Aloe africana (Spiny Aloe) A solitary often unbranched small tree-like aloe usually up to 6 feet but sometimes taller with rosettes densely crowded with gracefully arching 2-foot-long lance-shaped thick grayish blue-green leaves that have prominent sharp red teeth along the margins and in a row running along the middle of the lower surface with older leaves skirting the trunk. Flowering on this species can happen at other times but most often in mid-winter to early spring (January-March) with an un-branched to few-branched 2-to-3-foot inflorescence of erect long-tapering terminal spikes of flowers that are orange in bud and turning yellow just prior to opening from the bottom of the spike upwards. The individual flowers are held in a downward inclination but uniquely turn upwards towards the tips, making identification of this species quite easy.
Plant in full sun in a well-drained soil and irrigate regularly to very little - though from a climate that gets little frost and more summer moisture within its natural range, it adapts well to our mediterranean summer dry climate with only infrequent summer irrigation and temperatures down to 25°F - unharmed in our January 2007 freeze with 3 nights at 25°F. This is a great plant that can be used as a focal point like a small tree aloe and underplanted with other succulents. Keep it back from the path as the teeth are sharp and catch clothing and cut the skin, but in flower it is sensational and also very attractive to bees and hummingbirds.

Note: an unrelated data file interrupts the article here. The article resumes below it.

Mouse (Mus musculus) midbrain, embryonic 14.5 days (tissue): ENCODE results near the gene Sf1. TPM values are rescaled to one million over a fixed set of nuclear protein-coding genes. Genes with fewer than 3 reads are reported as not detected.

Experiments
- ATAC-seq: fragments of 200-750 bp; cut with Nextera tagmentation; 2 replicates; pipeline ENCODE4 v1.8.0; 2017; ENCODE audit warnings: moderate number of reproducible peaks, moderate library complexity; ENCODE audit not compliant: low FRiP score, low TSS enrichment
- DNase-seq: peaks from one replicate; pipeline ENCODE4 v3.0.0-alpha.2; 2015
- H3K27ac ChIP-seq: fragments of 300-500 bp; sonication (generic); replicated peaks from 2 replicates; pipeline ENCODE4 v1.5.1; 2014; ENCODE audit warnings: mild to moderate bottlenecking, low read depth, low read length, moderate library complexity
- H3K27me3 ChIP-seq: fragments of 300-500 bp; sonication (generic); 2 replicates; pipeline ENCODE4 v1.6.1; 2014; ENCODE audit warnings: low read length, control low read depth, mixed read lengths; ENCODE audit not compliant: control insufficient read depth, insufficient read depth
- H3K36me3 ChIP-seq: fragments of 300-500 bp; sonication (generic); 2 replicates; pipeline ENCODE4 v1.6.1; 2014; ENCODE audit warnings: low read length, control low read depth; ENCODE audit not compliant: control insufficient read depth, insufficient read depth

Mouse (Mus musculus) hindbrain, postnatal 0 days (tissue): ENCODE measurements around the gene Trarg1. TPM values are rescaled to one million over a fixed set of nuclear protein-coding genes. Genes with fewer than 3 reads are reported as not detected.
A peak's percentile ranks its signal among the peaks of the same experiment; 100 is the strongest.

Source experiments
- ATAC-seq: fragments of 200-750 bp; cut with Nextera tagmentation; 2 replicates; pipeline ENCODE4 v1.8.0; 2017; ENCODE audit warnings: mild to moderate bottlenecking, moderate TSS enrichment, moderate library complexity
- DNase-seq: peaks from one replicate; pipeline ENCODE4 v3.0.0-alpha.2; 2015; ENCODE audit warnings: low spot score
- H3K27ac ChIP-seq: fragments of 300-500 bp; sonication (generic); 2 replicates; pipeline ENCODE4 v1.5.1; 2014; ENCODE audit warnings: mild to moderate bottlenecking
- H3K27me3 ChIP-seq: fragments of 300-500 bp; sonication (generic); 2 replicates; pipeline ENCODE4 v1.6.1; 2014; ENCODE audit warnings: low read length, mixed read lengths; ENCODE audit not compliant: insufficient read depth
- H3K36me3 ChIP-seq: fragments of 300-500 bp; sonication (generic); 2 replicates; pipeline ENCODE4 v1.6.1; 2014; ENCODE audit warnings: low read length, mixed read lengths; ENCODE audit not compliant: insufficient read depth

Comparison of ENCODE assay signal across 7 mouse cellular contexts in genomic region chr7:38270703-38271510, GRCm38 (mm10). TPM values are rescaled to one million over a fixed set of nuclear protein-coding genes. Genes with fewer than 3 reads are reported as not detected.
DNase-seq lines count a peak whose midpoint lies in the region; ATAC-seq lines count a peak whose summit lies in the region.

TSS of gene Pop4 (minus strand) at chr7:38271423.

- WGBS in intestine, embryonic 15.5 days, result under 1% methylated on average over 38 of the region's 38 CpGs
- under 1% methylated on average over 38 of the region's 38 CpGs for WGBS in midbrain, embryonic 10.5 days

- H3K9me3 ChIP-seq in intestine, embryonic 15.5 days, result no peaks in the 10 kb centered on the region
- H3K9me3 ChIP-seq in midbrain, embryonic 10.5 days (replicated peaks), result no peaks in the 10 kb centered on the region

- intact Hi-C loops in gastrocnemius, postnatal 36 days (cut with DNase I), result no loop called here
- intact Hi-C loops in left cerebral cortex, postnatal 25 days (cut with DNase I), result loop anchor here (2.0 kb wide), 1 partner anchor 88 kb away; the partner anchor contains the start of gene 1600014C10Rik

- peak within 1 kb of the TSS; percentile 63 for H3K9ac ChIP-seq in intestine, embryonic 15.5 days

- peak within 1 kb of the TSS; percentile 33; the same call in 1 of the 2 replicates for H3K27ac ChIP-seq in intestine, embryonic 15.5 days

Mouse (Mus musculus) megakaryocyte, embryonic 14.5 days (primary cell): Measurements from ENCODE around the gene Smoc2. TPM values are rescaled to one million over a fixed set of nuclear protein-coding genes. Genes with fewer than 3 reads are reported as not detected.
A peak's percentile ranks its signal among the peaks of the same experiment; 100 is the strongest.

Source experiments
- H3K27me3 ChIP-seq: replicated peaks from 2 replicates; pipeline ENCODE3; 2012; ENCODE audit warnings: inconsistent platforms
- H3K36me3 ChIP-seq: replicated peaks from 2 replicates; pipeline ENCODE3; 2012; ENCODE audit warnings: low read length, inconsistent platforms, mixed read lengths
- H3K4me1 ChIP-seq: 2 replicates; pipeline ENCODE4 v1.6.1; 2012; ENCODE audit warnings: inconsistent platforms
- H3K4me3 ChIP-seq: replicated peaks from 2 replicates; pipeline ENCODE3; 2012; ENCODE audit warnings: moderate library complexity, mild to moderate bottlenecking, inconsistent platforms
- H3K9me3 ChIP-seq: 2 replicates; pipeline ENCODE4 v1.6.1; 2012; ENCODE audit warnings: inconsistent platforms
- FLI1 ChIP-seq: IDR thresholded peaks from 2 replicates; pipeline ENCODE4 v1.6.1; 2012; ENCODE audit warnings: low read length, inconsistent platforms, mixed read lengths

Aloe africana is native to the summer moist coastal Eastern Cape in South Africa where it grows within thickets of shrubs from sea level to nearly 1,000 feet in elevation. It was described in 1768 by the Scottish botanist Philip Miller, who was also the chief gardener at the Chelsea Physic Garden. It was grown in Europe prior to when many other aloes were described and before Linnaeus establishing the binominal classification system we currently use. The specific epithet that Miller gave it is simply in reference its African origins. The common name Uitenhage Aloe used in South Africa comes from a locality, the Uitenhage District, where this plant is plentiful.
We have offered this plant since 2015 and grown it from cuttings taken from stock on this plant received in 2012 from the Institute of Aloe Studies as Aloe africana IAS08-001.
Information about Aloe africana displayed on this page is based on our research about it conducted in our library and gathered from reliable online sources. We include observations made of this plant as it grows in our nursery gardens and in other gardens that we have visited, as well as how the crops have performed in containers in our own nursery field. We will also incorporate comments that we receive from others about this plant when we feel it adds information and particularly welcome hearing from anyone who has any additional cultural recommendations that would aid others in growing it.